Using textbooks is better than using the review books because the latter are incomplete. Many people are scared of refering back to the textbooks and rely on the prep review books. But if you look at the way the MCAT is structured, they can ask you anything!
Verbal: Examkrackers' 101 Verbal Passages
This book is really good. I used to score in the 4's and 5's....after I used the book and learned their explanations for deriving the right answer, I increased my score to acceptable levels.
Physics: Fundamentals of Physics by Halliday, Resnick and Walker...6th Ed. Part I and Part II
Even though this book has some calculus, the book is really good in explaining physics concepts and has beautiful illustrations. Make sure you do all the "checkpoint" questions. I also prefer The Princeton Review Physical Sciences Review book for the formulas and tricks to tackle physics questions.
Chemistry: This is the most beautiful chemistry textbook out there....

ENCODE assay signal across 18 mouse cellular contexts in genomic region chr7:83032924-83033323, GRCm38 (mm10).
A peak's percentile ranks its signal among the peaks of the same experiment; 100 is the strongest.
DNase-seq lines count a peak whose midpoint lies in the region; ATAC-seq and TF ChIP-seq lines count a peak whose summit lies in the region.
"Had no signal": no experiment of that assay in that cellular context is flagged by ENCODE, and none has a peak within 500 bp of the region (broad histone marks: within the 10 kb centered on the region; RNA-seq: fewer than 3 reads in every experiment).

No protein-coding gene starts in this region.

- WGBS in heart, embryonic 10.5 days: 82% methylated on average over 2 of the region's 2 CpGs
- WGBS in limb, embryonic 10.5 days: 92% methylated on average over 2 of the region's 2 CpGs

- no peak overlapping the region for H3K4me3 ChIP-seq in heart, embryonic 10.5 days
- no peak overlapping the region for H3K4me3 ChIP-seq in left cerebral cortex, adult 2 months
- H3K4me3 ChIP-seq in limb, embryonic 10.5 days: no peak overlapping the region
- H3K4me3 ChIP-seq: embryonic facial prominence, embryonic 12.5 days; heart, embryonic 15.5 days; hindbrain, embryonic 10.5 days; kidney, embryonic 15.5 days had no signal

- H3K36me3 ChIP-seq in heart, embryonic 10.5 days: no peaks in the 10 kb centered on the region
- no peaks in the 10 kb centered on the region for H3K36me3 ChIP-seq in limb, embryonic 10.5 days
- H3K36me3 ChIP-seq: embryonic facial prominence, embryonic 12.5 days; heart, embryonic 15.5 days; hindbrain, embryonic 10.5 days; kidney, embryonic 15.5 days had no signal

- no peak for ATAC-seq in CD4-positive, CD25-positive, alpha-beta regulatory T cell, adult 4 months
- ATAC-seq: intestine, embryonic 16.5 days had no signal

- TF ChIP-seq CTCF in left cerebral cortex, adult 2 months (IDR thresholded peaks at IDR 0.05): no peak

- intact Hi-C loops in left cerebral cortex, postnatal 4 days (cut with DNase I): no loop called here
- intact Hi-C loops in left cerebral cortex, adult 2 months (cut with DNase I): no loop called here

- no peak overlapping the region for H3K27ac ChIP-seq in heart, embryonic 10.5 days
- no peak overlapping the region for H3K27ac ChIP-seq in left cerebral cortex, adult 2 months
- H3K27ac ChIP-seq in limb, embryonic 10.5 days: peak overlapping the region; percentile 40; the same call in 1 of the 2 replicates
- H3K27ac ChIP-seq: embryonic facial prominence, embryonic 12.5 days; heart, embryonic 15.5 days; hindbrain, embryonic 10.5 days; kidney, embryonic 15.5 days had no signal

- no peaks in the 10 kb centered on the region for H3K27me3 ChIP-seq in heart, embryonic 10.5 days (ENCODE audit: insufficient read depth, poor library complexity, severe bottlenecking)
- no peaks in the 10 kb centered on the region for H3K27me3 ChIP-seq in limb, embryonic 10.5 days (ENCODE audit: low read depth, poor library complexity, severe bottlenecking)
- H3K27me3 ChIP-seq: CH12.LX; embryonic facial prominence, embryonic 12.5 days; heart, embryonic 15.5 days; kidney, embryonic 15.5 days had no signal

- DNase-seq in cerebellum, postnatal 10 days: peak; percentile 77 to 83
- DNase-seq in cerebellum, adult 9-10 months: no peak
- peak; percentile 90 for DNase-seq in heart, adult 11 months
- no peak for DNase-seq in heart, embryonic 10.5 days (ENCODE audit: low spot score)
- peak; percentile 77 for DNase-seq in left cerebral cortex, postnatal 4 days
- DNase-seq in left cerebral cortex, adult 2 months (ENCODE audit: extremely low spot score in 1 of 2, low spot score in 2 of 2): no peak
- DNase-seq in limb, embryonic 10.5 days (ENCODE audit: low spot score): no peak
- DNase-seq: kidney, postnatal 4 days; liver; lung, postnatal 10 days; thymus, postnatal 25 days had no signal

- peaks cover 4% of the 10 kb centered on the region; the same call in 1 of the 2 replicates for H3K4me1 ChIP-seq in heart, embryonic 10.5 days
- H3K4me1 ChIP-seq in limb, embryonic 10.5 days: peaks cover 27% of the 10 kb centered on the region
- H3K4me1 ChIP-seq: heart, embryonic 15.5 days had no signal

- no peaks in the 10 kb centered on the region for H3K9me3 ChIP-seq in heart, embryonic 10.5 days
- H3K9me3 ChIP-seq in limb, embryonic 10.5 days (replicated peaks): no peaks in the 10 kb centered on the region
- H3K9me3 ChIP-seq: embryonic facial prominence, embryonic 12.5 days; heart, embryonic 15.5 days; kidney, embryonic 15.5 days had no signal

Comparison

General Chemistry: by Whitten and Gailey. These authors dont beat around the bush and get straight to the point.
By using the Halliday Physics and Whitten Chemistry... My scores in the PS increased to 11-12 range from a 5 initially.
For the Biological Sciences:
Biochemistry: Stryer's is pretty good. But I used Garrett's and Grisham's since they had a lot of molecular biology.
Physiology: Human Physiology by Vander
Organic Chemistry: by Bruice
Again my bio scores went upto 12-13 by using these books.
you're going to need some serious motivation to be cracking open those textbooks and reviewing all that stuff. i think the best idea is to master the high-yield stuff that you will find in the prep books. i havent taken the real thing yet (coming up on sat.) but ive been doing ok on the practice tests